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I understand that all manned landings on the Moon were on the near side, so technically they could be visible from Earth.

Was it possible to observe landings and/or extravehicular activities (EVAs) with Earth-based telescopes? If not, why?

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    $\begingroup$ This is what the Apollo 11 landing site looks like from an orbiter decades later. Even the Hubble space telescope orbiting Earth has difficulties observing the Moon, because the parallax, the relative lateral movement, is large compared to the exposure time. $\endgroup$ – LocalFluff Jun 10 '15 at 12:22
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    $\begingroup$ I saw them on TV! 8-)} $\endgroup$ – Keith Thompson Jun 16 '15 at 20:45
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Was it possible to observe landings and/or extravehicular activities (EVAs) with Earth-based telescopes?

Short answer: Not possible in 1969

In 1969, we had not the faintest possibility to see a man on the Moon from Earth. The angular resolution of the existing telescopes was by far insufficient to see an object the size of the LM.

Why?

Light diffraction and the Airy pattern associated with optical instruments prevent us to see smallest details even if we can "zoom" at the required level. To overcome this limit, the size of the aperture (mirror) must be increased. So knowing the visibility threshold just requires knowing the size of the telescope apertures.

In 1969 the Hale telescope of the Palomar observatory was the largest available. With its 5m mirror it couldn't resolve details smaller than five times the LM height. (See how the limit is determined at the end of the answer).

But what size are we talking about exactly?

Angular size of the LM

When looking at objects, the actual linear size itself is not a meaningful information. What counts is their apparent size which depends on the actual size and the distance. This apparent size is expressed as an arc length: The angular size. In astronomy, the arc is often expressed in milliarcsecond (mas).

Angular size Angular/apparent size (objects images from HiClipart)

Seen from Earth surface, the Moon lander has the same "apparent height" than a fly at the distance of the ISS: 5.4 mas. Seeing the LM on the Moon requires the capability to see a fly at 400 km, which is not an easy task.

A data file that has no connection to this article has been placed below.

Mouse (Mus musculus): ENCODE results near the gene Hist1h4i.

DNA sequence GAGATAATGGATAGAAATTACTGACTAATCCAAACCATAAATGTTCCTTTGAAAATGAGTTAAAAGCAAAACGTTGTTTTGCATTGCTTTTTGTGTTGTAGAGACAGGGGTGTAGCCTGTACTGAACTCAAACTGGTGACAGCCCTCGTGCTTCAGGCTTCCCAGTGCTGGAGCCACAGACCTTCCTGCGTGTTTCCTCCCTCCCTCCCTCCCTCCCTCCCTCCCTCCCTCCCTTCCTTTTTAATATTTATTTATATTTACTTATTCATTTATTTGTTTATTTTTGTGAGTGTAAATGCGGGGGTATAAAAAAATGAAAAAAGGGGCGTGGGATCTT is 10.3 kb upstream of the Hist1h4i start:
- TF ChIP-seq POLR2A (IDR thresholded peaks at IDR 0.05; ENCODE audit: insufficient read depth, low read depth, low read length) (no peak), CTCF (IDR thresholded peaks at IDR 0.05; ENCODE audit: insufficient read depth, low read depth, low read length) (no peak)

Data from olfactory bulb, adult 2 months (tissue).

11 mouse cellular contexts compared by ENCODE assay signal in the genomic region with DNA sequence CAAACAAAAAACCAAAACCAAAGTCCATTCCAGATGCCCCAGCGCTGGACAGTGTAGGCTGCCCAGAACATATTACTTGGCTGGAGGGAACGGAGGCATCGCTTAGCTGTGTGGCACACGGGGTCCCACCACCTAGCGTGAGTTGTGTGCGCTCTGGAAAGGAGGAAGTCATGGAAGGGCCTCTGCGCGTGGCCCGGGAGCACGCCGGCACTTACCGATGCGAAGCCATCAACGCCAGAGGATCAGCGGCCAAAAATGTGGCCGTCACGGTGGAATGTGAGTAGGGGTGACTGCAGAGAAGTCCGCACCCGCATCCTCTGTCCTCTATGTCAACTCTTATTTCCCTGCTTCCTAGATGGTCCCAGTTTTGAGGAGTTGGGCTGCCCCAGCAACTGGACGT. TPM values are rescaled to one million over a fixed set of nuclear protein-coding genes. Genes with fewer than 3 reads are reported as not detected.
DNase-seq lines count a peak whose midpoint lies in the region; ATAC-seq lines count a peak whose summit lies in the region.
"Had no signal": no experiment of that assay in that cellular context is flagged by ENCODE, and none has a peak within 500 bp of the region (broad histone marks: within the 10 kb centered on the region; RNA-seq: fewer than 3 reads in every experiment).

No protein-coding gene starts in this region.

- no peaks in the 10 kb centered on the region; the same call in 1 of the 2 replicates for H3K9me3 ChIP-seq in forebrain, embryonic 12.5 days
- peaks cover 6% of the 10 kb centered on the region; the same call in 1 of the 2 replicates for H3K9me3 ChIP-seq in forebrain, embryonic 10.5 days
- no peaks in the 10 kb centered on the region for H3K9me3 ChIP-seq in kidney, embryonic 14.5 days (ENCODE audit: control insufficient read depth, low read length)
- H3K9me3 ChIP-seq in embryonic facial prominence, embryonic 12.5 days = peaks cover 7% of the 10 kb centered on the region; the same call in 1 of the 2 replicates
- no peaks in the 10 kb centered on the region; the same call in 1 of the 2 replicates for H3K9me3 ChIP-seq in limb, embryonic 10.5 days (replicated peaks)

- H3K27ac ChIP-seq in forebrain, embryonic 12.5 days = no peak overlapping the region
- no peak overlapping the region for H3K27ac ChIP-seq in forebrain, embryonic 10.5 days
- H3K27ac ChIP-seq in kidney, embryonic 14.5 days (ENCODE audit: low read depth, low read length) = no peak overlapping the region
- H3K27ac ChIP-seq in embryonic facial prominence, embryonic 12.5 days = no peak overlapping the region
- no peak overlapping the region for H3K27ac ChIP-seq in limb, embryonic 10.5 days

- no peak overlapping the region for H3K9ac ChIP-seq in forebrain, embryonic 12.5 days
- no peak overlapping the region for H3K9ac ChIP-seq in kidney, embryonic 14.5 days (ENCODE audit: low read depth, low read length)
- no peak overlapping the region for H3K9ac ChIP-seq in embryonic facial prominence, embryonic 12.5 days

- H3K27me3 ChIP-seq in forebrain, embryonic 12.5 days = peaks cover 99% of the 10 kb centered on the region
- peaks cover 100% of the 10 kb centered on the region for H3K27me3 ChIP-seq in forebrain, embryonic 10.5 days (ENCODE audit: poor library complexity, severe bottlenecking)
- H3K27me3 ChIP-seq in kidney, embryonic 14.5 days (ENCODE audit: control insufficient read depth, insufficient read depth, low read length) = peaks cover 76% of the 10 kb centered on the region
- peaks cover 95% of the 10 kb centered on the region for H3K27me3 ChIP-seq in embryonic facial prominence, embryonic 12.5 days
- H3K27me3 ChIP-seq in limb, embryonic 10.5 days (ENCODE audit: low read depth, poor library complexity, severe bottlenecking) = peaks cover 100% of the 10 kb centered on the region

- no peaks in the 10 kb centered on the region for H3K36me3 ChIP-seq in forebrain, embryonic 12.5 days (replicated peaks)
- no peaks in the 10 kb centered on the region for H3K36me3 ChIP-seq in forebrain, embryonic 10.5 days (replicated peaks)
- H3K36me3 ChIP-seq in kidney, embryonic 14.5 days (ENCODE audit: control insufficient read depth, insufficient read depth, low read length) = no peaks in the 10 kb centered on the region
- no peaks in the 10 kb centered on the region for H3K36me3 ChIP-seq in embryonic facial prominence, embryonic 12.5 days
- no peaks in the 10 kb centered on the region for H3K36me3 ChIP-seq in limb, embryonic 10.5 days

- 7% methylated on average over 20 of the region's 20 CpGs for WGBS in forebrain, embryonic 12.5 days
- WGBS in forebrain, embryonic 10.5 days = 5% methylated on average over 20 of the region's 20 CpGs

Telescope angular resolution in 1969

The angular resolution, is the smallest angular size that an instrument can see, anything smaller is blurry due to light diffraction. For example, the cosmic microwave background (CMB) seen with instruments of different angular resolution (best resolution on the left):

CMB maps (10° wide) obtained by Planck (5' resolution), WMAP (12') and COBE (5°)
CMB maps (10° wide) obtained by Planck (5' resolution), WMAP (12') and COBE (5°). Source.

The 5m-Hale telescope of Palomar observatory had a theoretical resolution of 25 mas, far from the 5.4 mas that would have been required to see the LM. Whatever the power of the telescope, a group of 5 rows of 5 LM would have been seen as a blurry dot.

Barely better today, no improvement expected in the short term

The first system which will be able to achieve 5 mas alone will be the European Extremely Large Telescope (E-ELT) planned for 2025 (site). Used with the Harmoni imager, the resolution should be 4 mas per spaxel. So a single pixel LM. Other optical telescopes under construction:

Comparison of existing and planned telescope sizes
Comparison of existing and planned telescope sizes, adapted from original by Cmglee on Wikipedia

A 40m mirror (E-ELT) is probably close to the maximum reasonable to build, and further developments actually follow the interferometer solution combining two or more instruments to get a resolution better than the one of the individual instruments.

Images from distant telescopes are merged in a correlator. From a resolution standpoint, such assembly works as if there was a single mirror of the diameter equal to the distance between mirrors, regardless of the actual size of the mirrors (but the luminosity still depends on the actual size). The technique is also known as a synthetic aperture, a designation first found in the radar domain.

The different light beams from each source must be correlated into a single image, which means their trip from the different sources (which would be e.g. 100 m long) must be maintained constant with a precision of several nanometers, a very tough task as distance is increased.

Today's most advanced fixed optical telescope is the VLT made of 8 instruments (4 unit telescopes and 4 auxiliary telescopes) which can be coupled. From ESO site: